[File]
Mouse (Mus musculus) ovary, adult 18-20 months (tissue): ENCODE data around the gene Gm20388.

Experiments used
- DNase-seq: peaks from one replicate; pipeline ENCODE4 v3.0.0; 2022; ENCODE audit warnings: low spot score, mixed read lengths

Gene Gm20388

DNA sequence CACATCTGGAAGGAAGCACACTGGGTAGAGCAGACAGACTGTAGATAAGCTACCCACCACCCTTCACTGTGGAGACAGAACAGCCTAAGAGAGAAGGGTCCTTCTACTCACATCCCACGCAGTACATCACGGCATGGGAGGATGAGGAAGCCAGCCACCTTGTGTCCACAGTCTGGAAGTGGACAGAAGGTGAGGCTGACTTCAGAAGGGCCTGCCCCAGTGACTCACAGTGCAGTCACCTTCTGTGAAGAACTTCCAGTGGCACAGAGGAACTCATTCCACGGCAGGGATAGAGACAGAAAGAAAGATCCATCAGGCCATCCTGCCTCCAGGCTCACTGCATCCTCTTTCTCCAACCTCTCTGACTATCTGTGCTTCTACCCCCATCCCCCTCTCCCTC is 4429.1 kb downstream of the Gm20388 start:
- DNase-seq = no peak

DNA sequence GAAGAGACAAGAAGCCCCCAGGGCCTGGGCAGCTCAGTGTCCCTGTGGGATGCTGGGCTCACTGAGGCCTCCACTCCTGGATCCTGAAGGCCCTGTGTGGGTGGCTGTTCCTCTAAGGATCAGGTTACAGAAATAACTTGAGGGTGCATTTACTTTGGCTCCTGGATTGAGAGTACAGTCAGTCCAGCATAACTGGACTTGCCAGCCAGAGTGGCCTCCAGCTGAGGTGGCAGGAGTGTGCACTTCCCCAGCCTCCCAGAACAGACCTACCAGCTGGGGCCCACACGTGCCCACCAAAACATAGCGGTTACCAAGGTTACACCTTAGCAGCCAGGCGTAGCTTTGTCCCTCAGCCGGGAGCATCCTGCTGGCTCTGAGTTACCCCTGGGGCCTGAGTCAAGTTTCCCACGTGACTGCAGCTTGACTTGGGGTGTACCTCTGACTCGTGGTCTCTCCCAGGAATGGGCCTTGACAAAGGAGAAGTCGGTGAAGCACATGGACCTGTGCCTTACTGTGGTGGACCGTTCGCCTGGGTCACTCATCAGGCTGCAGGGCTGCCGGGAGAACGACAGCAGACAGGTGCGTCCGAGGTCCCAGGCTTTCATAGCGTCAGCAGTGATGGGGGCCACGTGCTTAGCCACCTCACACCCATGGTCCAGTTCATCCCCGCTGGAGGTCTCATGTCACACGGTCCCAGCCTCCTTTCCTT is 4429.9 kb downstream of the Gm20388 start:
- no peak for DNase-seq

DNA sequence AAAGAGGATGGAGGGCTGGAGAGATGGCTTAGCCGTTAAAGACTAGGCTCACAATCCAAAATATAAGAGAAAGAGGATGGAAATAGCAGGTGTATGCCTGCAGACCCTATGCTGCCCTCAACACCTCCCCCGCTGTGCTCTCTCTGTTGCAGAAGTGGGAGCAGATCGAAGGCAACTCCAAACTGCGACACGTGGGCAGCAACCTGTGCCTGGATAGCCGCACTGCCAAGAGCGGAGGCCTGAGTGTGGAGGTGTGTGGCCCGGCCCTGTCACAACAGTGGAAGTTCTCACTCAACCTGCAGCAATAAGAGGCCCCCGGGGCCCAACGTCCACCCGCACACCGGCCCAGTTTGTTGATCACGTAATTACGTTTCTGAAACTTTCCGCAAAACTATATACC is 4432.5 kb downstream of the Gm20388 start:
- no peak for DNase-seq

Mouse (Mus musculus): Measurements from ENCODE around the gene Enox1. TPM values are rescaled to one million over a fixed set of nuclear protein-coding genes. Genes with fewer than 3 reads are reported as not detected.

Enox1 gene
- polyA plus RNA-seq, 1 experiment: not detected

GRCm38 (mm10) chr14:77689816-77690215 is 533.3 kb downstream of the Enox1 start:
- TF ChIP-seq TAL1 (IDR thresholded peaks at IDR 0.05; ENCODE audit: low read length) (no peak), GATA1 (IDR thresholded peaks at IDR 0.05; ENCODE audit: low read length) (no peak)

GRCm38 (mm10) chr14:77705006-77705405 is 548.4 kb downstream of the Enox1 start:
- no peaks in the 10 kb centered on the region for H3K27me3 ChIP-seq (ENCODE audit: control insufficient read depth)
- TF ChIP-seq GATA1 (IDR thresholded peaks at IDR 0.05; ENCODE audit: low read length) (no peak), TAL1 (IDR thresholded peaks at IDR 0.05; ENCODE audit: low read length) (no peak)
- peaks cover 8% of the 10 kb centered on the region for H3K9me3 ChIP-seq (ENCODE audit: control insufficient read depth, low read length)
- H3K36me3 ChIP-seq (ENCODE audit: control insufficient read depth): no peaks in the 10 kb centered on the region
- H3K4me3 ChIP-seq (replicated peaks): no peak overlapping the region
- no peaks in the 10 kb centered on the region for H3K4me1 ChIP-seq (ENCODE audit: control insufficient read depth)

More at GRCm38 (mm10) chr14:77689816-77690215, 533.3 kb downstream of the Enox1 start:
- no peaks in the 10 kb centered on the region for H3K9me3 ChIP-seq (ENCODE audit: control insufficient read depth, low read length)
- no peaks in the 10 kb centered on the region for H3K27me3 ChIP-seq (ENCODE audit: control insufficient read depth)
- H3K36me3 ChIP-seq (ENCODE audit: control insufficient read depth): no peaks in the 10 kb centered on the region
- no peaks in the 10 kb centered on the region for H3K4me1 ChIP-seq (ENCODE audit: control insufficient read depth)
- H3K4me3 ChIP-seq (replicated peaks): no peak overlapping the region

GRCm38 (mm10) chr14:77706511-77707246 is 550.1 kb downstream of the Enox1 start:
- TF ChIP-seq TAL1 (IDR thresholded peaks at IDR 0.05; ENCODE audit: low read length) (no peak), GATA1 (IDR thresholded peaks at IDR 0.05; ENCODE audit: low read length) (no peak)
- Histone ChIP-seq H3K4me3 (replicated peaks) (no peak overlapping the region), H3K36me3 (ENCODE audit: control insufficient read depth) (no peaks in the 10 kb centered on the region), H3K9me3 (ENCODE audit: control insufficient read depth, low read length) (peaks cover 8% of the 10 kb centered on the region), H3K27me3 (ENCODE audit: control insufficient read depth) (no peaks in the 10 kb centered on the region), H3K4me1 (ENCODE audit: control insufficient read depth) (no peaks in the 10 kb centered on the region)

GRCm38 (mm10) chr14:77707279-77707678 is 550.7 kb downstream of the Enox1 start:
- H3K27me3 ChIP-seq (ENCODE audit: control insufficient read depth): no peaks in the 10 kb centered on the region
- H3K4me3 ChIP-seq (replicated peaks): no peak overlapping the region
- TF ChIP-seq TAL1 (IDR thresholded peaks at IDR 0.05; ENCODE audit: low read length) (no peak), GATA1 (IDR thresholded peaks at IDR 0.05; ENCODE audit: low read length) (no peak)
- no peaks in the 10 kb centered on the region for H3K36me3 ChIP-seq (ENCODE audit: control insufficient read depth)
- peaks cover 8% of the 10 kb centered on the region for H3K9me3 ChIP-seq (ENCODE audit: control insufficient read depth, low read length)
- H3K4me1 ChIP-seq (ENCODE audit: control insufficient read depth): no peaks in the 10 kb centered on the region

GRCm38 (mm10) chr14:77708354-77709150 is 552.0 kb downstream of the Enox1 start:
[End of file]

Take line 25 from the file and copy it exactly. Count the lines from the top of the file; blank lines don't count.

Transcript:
- no peaks in the 10 kb centered on the region for H3K27me3 ChIP-seq (ENCODE audit: control insufficient read depth)